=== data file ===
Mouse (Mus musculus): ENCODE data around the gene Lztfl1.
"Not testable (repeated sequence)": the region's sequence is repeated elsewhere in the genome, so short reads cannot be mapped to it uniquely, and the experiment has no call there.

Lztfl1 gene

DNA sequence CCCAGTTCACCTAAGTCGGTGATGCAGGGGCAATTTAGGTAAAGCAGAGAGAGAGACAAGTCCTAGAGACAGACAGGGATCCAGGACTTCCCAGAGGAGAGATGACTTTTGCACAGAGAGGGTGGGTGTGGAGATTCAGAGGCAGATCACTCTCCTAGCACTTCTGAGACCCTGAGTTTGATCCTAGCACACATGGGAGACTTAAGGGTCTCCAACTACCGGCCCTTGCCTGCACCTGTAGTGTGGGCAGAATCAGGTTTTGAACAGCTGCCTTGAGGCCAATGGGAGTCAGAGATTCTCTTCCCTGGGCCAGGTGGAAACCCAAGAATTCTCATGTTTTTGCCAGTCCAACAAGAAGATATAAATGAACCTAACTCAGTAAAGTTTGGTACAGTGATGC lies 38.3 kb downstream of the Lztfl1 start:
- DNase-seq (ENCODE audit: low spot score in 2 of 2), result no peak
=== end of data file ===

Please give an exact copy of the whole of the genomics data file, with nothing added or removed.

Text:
Mouse (Mus musculus): ENCODE data around the gene Lztfl1.
"Not testable (repeated sequence)": the region's sequence is repeated elsewhere in the genome, so short reads cannot be mapped to it uniquely, and the experiment has no call there.

Lztfl1 gene

DNA sequence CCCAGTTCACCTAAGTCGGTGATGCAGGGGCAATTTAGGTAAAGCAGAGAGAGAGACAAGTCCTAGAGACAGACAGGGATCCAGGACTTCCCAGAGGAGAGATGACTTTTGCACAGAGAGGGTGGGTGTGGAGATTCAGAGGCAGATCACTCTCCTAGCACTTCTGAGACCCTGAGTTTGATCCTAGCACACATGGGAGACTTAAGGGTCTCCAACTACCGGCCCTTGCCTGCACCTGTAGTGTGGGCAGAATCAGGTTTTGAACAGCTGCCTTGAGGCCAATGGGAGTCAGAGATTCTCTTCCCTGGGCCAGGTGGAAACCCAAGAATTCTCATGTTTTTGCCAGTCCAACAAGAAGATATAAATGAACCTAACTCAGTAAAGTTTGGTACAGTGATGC lies 38.3 kb downstream of the Lztfl1 start:
- DNase-seq (ENCODE audit: low spot score in 2 of 2), result no peak